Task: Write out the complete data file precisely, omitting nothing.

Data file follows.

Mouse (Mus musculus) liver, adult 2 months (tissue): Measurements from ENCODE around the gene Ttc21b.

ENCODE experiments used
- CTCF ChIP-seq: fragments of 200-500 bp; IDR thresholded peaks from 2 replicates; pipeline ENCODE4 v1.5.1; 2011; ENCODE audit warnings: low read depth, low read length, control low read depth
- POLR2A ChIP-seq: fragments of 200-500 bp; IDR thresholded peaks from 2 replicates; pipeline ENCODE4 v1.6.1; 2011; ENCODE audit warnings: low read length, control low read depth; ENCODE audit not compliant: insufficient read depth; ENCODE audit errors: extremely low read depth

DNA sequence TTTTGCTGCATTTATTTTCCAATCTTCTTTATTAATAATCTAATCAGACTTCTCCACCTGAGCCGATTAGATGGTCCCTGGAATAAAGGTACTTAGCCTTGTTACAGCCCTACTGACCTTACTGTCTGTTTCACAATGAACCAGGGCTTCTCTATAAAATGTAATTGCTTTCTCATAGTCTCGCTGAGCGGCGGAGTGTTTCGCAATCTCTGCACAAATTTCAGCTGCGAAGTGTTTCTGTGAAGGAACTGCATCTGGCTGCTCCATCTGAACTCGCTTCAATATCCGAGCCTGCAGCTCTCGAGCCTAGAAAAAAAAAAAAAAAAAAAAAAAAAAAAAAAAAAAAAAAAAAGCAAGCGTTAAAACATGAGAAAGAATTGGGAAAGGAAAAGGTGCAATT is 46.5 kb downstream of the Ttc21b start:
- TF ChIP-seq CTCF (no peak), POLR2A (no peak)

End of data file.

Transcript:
Mouse (Mus musculus) liver, adult 2 months (tissue): Measurements from ENCODE around the gene Ttc21b.

ENCODE experiments used
- CTCF ChIP-seq: fragments of 200-500 bp; IDR thresholded peaks from 2 replicates; pipeline ENCODE4 v1.5.1; 2011; ENCODE audit warnings: low read depth, low read length, control low read depth
- POLR2A ChIP-seq: fragments of 200-500 bp; IDR thresholded peaks from 2 replicates; pipeline ENCODE4 v1.6.1; 2011; ENCODE audit warnings: low read length, control low read depth; ENCODE audit not compliant: insufficient read depth; ENCODE audit errors: extremely low read depth

DNA sequence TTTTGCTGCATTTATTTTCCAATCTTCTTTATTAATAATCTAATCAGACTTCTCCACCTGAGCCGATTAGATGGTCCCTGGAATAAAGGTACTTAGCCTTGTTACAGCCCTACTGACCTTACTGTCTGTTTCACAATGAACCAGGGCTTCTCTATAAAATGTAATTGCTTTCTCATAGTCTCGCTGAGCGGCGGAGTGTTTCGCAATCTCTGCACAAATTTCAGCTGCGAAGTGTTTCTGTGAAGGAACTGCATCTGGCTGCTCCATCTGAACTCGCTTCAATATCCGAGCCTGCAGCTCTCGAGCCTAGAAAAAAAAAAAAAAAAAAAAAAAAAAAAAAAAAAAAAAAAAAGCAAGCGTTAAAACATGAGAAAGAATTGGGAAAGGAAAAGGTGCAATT is 46.5 kb downstream of the Ttc21b start:
- TF ChIP-seq CTCF (no peak), POLR2A (no peak)